National Weather Service United States Department of Commerce

Severe Storms and Heavy Rainfall Across Texas and Oklahoma

Widespread strong to severe storms are expected over much of Texas and in southern Oklahoma Tuesday, with potential for significant damaging wind and large hail. An Enhanced Risk (level 3 of 5) has been issued for central Texas. The threat of excessive rainfall could create localized areas of flash and urban flooding across Texas and southern Oklahoma Tuesday into Wednesday. Read More >

Weather History Archive

Weather History - February 4th

Local and Regional Events:

February 4, 1984:

A fast-moving blizzard pounded the northeast and east-central with light snow and raging winds. Snow amounts were less than 2 inches region-wide. As the storm progressed, temperatures dropped thirty degrees in three hours as winds gusted to 70 mph. Fierce winds struck quickly, plummeting visibilities to zero, and made travel difficult in a matter of minutes. No travel was advised across much of the area. Hundreds of travelers became stranded in the white-out, and the highway crews were pulled off the road to wait for decreasing winds. There were also some spotty power outages.

U.S.A and Global Events for February 4th:

1842: A dreadful tornado passed over Mayfield, Kirkland, and other Cuyahoga and Lake Counties in Ohio. According to the Cleveland Herald, no less than 30 houses, barns, and buildings were entirely demolished or very much shattered. A "report from Kirtland says that one man and one child are dead."

Feb 4, 1842 Ohio Tornado

The Evening Post-New York, New York 18 Feb 1842, Fri  •  Page 2


1924: In Milwaukee, Wisconsin, 20.3 inches of snow fell in 24 hours. This ranks as the most snowfall in 24 hours since 1884. This storm caused over $1 million in damage. Streetcar and train service crippled. Snowdrifts of 8 to 10 feet high were common, along with much ice on trees and wires. Schools were closed, and several plate glass windows were broken.

Feb 4 1924 Milwaukee Snow


1995: A massive nor'easter pounded areas from the southern Mid-Atlantic to northern New England. It would be the only significant storm in the 94-95 winter season. Over 20 inches of snow buried parts of upstate New York. Wind chills dropped as cold as 40 degrees below zero. Behind the storm, arctic air crossing the relatively warm waters of the Great Lakes produced intense lake effect squalls for nearly two weeks from the 4th through the 14th. Snowfall totals for the storm ranged from near two to seven feet. During the storm east of Lake Ontario, snow was falling at the incredible rate of five inches an hour! The heavy snow combined with strong winds produced whiteouts and hazardous driving. Actual storm totals downwind of Lake Erie included: Erie County: West Seneca 39 inches, Orchard Park 36 inches, Cheektowaga 36 inches, Colden 32 inches, and Buffalo Airport 31 inches; Genesee County: Corfu 38 inches; Chautauqua County: Sinclairville 27 inches and Jamestown 15 inches. Downwind of Lake Ontario, storm totals included: Oswego County: Palermo 85 inches, Fulton 60 inches, and Oswego 46 inches; Lewis County: Montague 66 inches, Highmarket 48 inches, and Lowville 36 inches; Cayuga County: Fairhaven 36 inches, Wayne County: Wolcott 22 inches; and Jefferson County: Adams 47 inches.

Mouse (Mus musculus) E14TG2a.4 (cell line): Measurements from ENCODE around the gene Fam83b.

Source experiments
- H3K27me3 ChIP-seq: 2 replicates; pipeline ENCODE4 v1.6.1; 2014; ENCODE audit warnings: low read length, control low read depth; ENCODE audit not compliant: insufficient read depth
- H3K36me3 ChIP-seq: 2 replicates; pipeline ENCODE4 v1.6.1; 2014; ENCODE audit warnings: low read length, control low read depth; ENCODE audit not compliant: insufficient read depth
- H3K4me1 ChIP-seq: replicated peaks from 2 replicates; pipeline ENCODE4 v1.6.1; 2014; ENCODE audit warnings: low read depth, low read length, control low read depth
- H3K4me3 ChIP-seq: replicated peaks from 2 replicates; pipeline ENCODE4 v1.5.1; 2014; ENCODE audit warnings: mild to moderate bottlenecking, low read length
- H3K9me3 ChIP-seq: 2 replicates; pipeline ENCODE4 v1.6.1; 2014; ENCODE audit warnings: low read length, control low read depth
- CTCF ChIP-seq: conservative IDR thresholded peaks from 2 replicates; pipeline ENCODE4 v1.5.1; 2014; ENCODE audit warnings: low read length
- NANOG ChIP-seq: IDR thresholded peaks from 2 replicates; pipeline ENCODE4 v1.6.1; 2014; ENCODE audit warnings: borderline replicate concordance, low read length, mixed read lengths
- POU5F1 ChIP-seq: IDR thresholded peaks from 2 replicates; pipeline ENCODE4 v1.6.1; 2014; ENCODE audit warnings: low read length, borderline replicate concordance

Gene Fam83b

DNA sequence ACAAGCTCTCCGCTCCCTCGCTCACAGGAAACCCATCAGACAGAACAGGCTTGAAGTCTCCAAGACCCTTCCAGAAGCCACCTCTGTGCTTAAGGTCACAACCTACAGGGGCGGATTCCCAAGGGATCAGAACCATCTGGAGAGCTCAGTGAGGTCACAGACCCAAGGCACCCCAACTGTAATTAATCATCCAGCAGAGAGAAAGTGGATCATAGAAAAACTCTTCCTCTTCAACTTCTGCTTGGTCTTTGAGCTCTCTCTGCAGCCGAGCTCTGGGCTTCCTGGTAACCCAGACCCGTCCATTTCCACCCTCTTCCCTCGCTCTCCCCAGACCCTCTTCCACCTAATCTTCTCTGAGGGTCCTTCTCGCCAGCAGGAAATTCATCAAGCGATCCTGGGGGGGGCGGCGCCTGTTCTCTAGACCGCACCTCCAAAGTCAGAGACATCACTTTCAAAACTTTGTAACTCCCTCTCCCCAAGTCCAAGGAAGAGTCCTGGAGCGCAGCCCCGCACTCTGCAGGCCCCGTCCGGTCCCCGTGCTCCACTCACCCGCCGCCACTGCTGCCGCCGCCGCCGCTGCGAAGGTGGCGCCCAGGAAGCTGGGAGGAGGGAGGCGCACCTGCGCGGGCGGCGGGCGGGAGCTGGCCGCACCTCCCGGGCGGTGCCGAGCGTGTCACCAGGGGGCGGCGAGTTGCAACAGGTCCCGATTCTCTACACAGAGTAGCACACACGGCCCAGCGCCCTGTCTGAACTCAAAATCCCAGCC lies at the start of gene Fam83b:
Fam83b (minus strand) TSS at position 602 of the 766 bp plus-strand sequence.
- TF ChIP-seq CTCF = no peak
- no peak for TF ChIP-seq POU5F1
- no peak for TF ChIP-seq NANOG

Feb 4, 1955 nor'easter

Above is the surface map of the nor'easter on February 5th, 1995.

Feb 2-14, 1920 New York Snow

The snowfall graphic above is courtesy of the Midwest Regional Climate Center.


2011: A winter storm settled four to six inches of snow over northern Texas, including Dallas, just days before the Super Bowl between the Pittsburg Steelers and the Green Bay Packers. Click HERE for more information from the CBS News in Dallas/Fort Worth. Click HERE for more information from NASA.

Click HERE for more This Day in Weather History from the Southeast Regional Climate Center.